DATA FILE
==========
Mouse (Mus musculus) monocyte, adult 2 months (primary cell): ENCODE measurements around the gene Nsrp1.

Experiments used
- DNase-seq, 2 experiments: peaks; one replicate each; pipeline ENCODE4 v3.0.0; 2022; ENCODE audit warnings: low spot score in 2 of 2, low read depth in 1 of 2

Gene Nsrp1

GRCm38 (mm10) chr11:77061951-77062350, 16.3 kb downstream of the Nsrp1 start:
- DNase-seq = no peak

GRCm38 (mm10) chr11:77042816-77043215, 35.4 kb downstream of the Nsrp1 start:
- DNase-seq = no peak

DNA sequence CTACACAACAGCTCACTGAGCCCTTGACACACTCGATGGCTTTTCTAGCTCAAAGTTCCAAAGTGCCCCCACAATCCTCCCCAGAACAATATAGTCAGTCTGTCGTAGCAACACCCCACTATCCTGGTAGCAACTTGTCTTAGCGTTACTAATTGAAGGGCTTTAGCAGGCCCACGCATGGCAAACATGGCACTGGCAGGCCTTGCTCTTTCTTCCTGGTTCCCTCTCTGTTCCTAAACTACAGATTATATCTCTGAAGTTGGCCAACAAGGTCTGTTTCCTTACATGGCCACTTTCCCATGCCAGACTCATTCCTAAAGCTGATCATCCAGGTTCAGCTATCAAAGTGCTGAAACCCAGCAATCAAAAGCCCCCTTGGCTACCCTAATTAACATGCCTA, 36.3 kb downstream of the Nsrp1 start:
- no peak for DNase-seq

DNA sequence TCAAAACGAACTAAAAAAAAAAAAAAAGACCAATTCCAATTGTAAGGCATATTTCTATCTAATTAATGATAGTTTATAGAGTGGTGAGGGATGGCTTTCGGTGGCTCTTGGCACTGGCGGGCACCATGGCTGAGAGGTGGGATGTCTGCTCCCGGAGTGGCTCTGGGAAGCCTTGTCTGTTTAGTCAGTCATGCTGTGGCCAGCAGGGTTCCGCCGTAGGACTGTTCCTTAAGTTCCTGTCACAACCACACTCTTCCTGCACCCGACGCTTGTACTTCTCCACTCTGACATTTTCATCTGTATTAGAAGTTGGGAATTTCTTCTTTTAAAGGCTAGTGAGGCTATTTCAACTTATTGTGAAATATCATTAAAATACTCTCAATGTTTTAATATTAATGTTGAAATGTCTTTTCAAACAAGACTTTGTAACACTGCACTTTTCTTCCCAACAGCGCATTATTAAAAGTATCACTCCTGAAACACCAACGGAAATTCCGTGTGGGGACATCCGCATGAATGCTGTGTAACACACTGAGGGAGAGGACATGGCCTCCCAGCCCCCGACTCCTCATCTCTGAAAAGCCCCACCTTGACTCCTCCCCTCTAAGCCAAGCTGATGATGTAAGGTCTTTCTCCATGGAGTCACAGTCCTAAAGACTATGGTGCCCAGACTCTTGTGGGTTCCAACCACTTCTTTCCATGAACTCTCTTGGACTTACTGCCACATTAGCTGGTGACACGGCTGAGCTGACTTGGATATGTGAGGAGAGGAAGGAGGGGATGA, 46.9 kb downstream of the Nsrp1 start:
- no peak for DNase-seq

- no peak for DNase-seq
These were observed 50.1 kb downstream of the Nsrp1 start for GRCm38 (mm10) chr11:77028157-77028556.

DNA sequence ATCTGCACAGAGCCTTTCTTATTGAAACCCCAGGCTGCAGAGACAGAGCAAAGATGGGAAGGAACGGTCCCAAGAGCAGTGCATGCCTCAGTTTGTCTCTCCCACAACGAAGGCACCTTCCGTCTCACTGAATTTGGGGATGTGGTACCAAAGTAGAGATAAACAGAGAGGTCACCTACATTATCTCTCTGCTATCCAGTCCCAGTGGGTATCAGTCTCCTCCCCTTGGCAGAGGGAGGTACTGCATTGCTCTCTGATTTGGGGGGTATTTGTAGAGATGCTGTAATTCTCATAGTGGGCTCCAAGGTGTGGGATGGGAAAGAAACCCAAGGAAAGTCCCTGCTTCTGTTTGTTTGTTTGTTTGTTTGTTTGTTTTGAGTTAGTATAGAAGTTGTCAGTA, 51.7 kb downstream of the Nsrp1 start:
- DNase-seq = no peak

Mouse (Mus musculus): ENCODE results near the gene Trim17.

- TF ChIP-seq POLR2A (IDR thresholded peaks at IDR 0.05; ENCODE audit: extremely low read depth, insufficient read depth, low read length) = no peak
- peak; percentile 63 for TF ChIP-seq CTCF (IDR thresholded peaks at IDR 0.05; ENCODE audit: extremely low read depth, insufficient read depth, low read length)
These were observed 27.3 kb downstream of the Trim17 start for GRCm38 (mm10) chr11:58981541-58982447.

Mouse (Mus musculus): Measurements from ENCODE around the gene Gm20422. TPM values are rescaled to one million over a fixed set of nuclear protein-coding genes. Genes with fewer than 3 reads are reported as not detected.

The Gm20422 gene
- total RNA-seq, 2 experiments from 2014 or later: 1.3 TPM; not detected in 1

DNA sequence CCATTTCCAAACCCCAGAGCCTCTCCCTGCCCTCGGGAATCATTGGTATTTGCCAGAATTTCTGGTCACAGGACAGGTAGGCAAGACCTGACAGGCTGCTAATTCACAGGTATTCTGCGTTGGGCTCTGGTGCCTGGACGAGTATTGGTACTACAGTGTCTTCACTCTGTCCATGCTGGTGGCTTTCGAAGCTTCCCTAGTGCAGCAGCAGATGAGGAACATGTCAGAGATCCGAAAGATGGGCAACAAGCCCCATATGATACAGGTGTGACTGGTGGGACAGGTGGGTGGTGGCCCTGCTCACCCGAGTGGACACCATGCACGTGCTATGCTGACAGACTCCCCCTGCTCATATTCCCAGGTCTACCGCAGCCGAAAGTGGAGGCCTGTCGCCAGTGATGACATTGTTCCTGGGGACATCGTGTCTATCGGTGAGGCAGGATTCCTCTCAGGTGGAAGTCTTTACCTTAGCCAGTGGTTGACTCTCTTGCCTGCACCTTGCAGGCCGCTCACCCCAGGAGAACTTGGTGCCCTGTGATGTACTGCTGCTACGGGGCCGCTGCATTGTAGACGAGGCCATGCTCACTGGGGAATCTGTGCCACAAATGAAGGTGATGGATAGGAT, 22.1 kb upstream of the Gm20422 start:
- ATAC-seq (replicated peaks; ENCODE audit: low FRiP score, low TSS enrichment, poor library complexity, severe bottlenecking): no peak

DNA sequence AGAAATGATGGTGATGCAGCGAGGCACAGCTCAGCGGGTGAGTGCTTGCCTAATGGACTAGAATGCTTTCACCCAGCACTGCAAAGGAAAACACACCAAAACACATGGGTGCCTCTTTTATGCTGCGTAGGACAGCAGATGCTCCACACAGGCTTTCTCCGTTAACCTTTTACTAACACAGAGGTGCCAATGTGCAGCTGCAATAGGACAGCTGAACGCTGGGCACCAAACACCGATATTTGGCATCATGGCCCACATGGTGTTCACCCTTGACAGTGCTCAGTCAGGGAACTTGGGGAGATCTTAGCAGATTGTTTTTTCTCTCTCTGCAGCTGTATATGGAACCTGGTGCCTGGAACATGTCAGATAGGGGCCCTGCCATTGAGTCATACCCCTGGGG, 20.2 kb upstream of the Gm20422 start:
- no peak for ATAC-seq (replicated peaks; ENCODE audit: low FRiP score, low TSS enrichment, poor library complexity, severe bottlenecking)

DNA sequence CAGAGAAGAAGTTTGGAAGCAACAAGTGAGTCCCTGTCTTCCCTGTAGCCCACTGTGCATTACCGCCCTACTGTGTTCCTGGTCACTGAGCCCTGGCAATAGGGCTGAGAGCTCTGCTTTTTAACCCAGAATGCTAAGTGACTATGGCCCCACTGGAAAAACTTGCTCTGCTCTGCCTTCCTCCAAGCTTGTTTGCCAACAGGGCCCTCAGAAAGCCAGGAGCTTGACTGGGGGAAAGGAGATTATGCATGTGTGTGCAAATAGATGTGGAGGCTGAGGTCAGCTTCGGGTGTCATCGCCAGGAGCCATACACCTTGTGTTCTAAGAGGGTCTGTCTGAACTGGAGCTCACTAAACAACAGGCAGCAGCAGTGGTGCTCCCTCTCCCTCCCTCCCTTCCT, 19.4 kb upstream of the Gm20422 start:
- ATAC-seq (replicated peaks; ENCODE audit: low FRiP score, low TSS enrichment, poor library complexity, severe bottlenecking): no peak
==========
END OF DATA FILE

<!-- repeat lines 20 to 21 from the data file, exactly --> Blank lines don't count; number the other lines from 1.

These were observed 27.3 kb downstream of the Trim17 start for GRCm38 (mm10) chr11:58981541-58982447.

Mouse (Mus musculus): Measurements from ENCODE around the gene Gm20422. TPM values are rescaled to one million over a fixed set of nuclear protein-coding genes. Genes with fewer than 3 reads are reported as not detected.